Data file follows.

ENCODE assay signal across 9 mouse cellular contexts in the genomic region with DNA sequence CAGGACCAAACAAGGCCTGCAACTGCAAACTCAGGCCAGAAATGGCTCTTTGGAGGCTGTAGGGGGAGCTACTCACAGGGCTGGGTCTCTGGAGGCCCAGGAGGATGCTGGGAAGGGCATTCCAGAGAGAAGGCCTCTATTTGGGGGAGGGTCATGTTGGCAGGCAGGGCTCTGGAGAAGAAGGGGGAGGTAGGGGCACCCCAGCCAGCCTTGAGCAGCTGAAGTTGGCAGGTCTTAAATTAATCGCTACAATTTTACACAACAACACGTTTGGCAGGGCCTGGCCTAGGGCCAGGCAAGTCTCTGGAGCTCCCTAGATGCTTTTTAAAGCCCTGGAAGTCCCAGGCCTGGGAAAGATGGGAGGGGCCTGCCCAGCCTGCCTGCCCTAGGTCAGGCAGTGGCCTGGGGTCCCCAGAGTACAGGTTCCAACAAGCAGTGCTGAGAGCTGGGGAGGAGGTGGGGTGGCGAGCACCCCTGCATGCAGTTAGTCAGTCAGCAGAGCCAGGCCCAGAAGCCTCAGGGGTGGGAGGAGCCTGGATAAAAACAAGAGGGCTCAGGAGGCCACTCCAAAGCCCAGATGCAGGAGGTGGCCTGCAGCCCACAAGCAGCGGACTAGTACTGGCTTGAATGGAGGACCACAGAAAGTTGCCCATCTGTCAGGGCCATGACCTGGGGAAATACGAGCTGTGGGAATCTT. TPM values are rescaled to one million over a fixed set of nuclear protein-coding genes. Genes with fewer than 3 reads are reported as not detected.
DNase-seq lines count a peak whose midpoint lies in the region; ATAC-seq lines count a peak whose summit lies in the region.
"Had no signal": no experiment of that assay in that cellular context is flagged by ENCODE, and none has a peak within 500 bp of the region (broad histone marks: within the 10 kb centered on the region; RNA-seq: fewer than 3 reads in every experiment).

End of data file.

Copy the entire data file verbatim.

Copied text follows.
ENCODE assay signal across 9 mouse cellular contexts in the genomic region with DNA sequence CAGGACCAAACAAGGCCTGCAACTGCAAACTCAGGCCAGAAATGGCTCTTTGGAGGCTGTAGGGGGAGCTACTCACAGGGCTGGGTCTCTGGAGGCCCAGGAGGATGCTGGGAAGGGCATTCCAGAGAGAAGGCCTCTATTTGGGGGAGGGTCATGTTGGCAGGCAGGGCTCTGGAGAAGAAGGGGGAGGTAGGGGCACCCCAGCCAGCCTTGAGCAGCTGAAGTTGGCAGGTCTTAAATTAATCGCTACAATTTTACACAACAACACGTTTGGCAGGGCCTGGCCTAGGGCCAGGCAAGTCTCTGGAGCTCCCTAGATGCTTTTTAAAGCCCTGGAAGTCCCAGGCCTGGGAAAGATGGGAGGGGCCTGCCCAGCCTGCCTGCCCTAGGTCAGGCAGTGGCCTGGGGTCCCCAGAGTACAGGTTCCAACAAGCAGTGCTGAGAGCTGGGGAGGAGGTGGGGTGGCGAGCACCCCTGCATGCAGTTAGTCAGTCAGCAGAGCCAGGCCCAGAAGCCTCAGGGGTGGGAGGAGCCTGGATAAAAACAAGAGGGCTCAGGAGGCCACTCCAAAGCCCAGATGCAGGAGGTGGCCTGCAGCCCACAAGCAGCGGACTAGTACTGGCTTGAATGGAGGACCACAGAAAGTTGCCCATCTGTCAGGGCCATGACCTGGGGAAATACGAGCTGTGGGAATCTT. TPM values are rescaled to one million over a fixed set of nuclear protein-coding genes. Genes with fewer than 3 reads are reported as not detected.
DNase-seq lines count a peak whose midpoint lies in the region; ATAC-seq lines count a peak whose summit lies in the region.
"Had no signal": no experiment of that assay in that cellular context is flagged by ENCODE, and none has a peak within 500 bp of the region (broad histone marks: within the 10 kb centered on the region; RNA-seq: fewer than 3 reads in every experiment).